RRE Ventures has raised $265 million for its latest fund.
The firm was founded back in 1994, and this is its seventh fund (eighth if you include a separate “opportunity” fund for making follow-on investments). Exits in the last few years include Bitly (acquired by Spectrum Equity), Business Insider (acquired by Axel Springer) and TapCommerce (acquired by Twitter).
General Partner Raju Rishi said that RRE will continue to follow its current investment strategy. That means putting about 60 percent of its money into Series A investments, 5 to 10 percent into seed deals and the rest in B or C rounds.
It also means investing making about half its investments on the East Coast — mostly New York City, where RRE is based. Rishi suggested that with the growth of “a very virtualized tech community of developer from around the world,” New York makes more sense for startups, thanks to the density of industries like media and fashion: “The ecosystem question has become, ‘Where can I be closest to my customer?'”
RRE invests beyond New York too. In those cases, Rishi said it’s usually based on specific sectors that the investment team has researched deeply. Currently, those sectors include healthcare IT, space technology, blockchain, robotics, virtual reality and augmented reality. In contrast, there are some other sectors that RRE sees as “a little bit waning.”
“A great example is, we made the initial investment in 3D printing — we were the original investors in MakerBot,” Rishi said. “Now, we don’t see a striking amount of innovation in that space. That doesn’t mean we cut it off at the knees and not invest in it, but it’s not something we’re actively looking at.”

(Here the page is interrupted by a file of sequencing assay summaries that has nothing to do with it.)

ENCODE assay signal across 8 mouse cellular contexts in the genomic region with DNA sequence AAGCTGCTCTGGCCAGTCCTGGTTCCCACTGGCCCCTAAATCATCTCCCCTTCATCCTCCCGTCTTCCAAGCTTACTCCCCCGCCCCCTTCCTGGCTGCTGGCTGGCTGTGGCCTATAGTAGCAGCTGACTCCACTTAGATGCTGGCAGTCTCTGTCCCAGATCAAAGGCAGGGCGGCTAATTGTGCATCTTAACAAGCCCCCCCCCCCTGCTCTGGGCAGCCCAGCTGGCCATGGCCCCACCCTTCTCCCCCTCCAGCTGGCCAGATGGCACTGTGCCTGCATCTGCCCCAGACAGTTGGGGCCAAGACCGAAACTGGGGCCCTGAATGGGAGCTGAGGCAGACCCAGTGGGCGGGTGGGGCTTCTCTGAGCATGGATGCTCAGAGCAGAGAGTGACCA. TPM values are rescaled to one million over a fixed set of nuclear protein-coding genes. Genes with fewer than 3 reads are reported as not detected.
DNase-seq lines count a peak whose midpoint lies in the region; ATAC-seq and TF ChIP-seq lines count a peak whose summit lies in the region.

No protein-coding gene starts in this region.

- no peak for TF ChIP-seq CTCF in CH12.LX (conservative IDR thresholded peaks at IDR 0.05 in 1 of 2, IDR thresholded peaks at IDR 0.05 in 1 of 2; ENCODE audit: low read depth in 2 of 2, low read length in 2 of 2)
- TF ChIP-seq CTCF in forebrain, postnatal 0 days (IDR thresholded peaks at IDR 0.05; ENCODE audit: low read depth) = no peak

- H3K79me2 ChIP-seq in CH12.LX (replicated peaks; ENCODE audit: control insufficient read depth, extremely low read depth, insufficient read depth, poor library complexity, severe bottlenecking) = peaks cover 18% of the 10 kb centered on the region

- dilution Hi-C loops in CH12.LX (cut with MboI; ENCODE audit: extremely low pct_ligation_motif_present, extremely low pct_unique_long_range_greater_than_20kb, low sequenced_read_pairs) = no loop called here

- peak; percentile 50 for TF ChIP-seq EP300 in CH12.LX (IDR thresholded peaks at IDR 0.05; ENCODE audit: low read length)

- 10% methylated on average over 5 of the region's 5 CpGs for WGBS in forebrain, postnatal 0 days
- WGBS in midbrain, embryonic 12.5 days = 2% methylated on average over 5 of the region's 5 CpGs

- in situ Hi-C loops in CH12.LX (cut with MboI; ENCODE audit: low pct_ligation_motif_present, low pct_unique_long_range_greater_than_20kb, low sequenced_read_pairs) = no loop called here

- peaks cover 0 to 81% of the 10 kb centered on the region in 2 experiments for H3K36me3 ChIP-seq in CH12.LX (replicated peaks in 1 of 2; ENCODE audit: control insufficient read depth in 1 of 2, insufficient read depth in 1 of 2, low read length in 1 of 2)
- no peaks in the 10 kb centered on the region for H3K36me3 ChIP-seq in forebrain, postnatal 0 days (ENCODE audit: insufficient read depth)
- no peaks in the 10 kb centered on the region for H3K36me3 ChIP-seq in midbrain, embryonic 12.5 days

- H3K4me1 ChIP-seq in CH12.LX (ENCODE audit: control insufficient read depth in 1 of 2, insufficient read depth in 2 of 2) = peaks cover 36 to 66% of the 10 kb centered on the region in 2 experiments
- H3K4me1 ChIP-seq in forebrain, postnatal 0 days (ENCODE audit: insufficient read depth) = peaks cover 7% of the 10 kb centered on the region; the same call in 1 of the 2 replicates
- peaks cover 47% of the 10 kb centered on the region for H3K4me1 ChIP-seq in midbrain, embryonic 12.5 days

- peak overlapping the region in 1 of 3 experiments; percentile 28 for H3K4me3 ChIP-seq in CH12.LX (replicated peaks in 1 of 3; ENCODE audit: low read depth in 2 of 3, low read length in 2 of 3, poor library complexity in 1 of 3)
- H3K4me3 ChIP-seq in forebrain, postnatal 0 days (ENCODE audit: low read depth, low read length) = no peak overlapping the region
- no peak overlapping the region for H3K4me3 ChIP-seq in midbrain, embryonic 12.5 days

Vice President of Business Development Maria Palma added that the firm has also been growing its platform strategy to support portfolio companies in the last couple years.
“You can’t pick a platform strategy that’s unique, but you can pick a platform strategy that your firm can uniquely execute,” she said.
For RRE, that means helping startups connect with larger companies for potential partnerships, and also working with founders to better understand things like leadership and hiring. In some cases, she said the firm doesn’t have “the capabilities to deliver that type of support at scale, such as in recruiting” so instead it focuses on “talent and leadership development and something we call community learning — gathering peer groups across the portfolio so they can more easily get answers to their questions.”
Rishi said RRE has had fairly consistent fund sizes (it raised a $280 million sixth fund about four years ago), because its “sweet spot is Series As,” and raising a larger fund would mean investing in more late-stage deals.
“We usually target $250 million, and frankly they always sort of creep up because of existing LPs who want to continue to bet on us,” he said.
And while the fundraising announcement is only happening today, RRE has already backed several startups with the new fund — Bend Financial (health savings accounts), Gem (cryptocurrency), Hypr (decentralized authentication), Ladder (life insurance), Latch (smart locks) and TheWaveVR (VR experiences for music).
Update: The story has been updated with a little more detail about RRE’s community learning.